Is it time for a Grip Switch?
By Joe Mahler via Sage Blog
“When the subject of grip comes up and I express that I prefer the Index on top, the response is usually something like, “I can see using that for little short casts” followed by a schoolmarm-like finger pointing motion. But you might be surprised to find that, when done properly, the index on top grip offers the same power with less effort expended by the caster, than the Thumb on top or the V-grip.”
for the longest of times i was one of those “I can see using that for little short casts”-only types as well until i started to experiment with different grip styles not only for myself, but also as alternative ways to help my casting students.
having understood maybe ten years ago that the ‘thumb on top’ grip wasn’t for me and that it left a very unnatural feeling and consequent poor back casts, overall inconsistency, wimpy distance and all the combined nasties where specially highlighted when doing accuracy, speys and slack/curved/piled and whatever-else presentation casts.
the ‘V’ grip went a long way to help me control the rod better but easy and more importantly, precisely applied leverage was reduced because it means reducing hand-length contact area on the rod grip, the shorter of the three main styles. (see image below) for some reason it also fatigued my wrists more, specially when doing non-linear casts.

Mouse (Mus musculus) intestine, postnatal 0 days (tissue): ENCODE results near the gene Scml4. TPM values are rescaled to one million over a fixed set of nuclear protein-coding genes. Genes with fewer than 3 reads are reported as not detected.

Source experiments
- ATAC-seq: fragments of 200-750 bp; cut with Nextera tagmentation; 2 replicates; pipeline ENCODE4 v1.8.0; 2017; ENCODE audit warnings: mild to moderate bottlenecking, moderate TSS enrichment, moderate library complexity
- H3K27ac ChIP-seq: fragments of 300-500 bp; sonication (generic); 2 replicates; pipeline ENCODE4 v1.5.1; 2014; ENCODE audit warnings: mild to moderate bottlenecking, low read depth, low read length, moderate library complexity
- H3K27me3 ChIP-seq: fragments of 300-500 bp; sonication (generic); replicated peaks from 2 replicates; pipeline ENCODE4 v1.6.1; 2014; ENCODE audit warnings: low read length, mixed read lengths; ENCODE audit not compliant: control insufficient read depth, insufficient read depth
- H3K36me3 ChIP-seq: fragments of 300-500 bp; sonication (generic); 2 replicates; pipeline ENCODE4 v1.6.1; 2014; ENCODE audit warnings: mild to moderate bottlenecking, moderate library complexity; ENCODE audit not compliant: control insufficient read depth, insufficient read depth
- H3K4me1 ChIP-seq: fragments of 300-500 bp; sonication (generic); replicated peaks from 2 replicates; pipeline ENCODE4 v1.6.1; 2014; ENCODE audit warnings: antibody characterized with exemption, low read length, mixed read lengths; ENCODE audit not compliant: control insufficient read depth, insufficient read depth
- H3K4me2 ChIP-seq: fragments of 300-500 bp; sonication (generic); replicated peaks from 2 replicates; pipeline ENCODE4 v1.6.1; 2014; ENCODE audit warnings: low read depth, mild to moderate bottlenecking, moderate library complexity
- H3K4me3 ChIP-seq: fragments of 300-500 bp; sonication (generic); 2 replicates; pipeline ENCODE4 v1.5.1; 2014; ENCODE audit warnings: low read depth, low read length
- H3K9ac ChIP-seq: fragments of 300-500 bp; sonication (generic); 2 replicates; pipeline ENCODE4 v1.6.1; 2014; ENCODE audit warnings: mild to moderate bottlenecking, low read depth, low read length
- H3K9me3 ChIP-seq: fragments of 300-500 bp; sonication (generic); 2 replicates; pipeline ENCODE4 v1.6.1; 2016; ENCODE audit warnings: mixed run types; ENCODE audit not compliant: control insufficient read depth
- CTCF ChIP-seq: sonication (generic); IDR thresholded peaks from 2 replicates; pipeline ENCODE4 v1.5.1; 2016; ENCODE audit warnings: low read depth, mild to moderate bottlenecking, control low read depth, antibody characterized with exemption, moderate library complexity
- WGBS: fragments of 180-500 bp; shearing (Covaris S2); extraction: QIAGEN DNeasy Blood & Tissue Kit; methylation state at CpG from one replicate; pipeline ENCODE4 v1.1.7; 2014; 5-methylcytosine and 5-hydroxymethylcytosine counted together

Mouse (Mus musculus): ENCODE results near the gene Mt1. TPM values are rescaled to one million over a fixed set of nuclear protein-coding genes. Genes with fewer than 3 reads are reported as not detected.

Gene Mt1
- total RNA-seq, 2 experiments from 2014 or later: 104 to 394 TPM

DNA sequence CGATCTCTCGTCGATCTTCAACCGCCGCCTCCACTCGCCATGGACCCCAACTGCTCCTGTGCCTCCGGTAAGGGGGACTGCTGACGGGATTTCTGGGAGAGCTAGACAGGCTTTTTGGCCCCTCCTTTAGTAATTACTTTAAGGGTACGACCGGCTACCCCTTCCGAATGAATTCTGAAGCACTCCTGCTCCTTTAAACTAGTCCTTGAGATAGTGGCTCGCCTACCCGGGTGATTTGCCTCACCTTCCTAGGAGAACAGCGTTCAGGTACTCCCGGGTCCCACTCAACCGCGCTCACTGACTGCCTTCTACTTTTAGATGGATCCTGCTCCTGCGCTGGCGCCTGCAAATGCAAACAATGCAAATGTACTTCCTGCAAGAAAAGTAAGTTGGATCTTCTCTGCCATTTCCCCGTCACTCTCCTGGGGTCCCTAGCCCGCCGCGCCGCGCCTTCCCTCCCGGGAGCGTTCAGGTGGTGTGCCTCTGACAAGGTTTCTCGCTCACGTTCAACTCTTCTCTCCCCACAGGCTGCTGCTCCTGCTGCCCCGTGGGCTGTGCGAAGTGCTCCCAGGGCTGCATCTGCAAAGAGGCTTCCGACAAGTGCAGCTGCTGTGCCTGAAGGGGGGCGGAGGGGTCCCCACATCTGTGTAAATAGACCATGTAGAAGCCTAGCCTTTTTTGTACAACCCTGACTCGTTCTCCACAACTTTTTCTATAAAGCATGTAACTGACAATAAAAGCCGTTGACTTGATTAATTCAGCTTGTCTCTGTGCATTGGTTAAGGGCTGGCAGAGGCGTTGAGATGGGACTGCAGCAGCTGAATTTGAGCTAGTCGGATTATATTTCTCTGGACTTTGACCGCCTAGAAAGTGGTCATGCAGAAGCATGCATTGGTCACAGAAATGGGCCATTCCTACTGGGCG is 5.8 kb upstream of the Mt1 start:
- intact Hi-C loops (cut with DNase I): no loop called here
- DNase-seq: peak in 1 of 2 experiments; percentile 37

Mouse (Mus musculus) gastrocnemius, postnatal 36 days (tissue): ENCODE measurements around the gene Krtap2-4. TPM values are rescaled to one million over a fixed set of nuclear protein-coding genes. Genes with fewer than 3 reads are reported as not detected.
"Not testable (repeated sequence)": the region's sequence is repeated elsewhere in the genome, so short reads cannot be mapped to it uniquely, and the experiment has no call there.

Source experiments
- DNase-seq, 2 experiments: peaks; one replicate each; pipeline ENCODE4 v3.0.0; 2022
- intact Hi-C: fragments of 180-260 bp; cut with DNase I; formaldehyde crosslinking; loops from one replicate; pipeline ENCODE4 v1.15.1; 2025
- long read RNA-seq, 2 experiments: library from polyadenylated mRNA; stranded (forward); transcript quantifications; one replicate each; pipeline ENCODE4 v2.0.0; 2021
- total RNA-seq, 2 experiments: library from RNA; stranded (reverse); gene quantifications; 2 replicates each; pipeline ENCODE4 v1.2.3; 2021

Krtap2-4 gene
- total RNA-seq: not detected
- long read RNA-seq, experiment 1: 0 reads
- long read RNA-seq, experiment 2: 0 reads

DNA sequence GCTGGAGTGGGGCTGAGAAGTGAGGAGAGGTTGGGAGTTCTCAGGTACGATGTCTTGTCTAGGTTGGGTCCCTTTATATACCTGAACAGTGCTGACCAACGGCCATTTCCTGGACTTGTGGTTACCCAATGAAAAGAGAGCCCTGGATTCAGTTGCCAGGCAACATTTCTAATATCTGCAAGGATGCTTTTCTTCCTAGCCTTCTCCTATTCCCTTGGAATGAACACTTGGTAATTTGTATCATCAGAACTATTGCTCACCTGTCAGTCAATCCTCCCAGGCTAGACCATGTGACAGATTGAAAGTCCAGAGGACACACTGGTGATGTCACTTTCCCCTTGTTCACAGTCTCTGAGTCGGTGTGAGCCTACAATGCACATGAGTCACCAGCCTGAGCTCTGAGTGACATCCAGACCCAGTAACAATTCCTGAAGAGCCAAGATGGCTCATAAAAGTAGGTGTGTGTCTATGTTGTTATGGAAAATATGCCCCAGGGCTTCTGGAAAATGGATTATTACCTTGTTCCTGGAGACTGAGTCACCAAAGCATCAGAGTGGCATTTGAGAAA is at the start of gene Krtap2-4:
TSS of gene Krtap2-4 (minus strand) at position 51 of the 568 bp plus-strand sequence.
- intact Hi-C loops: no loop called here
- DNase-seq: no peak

as a reminder, the three main styles are Thumb on Top, Index on Top and V grip. i’ll exclude Jason Borger’s excellent Three-Point grip from our ‘main’ list being a combination of thumb and index grips.
when thinking about how to perform a specific cast i like to think of it as ‘drawing’ figures with the rod tip as if there was a marker on the tip of the rod and i was drawing on either a rigid or flexible board. with the index i also ‘tell’ the line where to go by pointing at the trajectory it should take and where it should go. the correlation pointing index/rod tip is at its highest and that’s made me a better, more consistant caster.
pointing or drawing with our index finger is intuitive whereas the only time i can think of where we point with the thumb is when hitch-hiking.
(this might also be one of the reasons people tend to not pick up hitch-hikers any more: they’re pointing unnaturally and this sets off an immediate sense of mistrust… )
anyhow, grip styles are just that, styles. there’s absolutely nothing wrong with any style as long as it suites the user and suits them well. the Index on Top happens to suite me best and as such i can’t help but think that it might help others. i don’t initially teach this style but its helped more students get over common problems than i can think of, so i guess that speaks for itself.
“As you know, the rod is a lever. Think of the hand as the lever that works the lever. Comparing the two grips, you will notice that the index finger extends considerably further up the cork than the thumb.”
for more on how this grip style can be beneficial for you and maybe enhance your performance, click the image above for Joe’s most-excellent complete article. i hope you’ll give it a good try. enjoy !